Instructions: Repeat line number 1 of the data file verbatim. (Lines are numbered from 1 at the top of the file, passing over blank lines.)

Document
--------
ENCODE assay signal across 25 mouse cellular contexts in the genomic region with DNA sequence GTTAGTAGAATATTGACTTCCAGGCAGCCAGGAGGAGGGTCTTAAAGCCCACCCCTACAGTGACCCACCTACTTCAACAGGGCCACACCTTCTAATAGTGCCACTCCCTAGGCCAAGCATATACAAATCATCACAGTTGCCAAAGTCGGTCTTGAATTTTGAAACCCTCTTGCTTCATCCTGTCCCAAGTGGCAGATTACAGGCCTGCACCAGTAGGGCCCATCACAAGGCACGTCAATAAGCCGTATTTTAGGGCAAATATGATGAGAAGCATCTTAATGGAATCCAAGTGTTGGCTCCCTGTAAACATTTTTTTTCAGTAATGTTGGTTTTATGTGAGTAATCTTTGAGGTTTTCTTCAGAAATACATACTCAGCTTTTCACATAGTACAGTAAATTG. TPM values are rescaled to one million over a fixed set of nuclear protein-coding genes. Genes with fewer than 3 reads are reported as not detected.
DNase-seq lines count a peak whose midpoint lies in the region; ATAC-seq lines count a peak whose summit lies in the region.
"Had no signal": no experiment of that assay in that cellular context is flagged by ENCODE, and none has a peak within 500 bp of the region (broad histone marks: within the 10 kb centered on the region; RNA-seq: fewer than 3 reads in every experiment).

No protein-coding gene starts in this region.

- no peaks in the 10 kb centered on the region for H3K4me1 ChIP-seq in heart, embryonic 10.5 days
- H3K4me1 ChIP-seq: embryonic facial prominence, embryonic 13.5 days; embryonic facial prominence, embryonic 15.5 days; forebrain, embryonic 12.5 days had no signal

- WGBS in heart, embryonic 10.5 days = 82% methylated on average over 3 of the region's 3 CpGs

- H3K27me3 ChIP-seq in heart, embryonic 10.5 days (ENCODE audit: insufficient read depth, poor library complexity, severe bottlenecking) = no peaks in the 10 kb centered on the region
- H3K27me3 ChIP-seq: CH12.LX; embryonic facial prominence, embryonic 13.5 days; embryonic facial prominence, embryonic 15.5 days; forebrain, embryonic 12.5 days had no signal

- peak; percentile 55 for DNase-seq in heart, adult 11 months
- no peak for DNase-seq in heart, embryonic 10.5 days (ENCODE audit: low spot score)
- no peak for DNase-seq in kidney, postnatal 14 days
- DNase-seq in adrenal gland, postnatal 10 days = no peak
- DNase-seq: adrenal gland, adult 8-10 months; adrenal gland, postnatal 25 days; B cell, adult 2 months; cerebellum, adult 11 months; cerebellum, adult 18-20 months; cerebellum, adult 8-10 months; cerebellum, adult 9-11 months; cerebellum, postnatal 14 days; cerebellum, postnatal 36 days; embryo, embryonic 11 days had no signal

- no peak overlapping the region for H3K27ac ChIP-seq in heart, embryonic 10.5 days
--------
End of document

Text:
ENCODE assay signal across 25 mouse cellular contexts in the genomic region with DNA sequence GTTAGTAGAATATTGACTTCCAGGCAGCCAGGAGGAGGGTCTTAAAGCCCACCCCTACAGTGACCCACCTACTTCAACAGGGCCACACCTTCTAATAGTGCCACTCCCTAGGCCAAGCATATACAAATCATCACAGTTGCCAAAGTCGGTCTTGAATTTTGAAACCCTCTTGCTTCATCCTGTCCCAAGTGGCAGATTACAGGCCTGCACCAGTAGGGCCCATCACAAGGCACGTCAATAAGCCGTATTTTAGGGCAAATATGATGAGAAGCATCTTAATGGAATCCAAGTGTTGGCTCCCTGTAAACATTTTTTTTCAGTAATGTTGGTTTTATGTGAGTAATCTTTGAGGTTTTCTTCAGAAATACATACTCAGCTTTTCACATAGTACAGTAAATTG. TPM values are rescaled to one million over a fixed set of nuclear protein-coding genes. Genes with fewer than 3 reads are reported as not detected.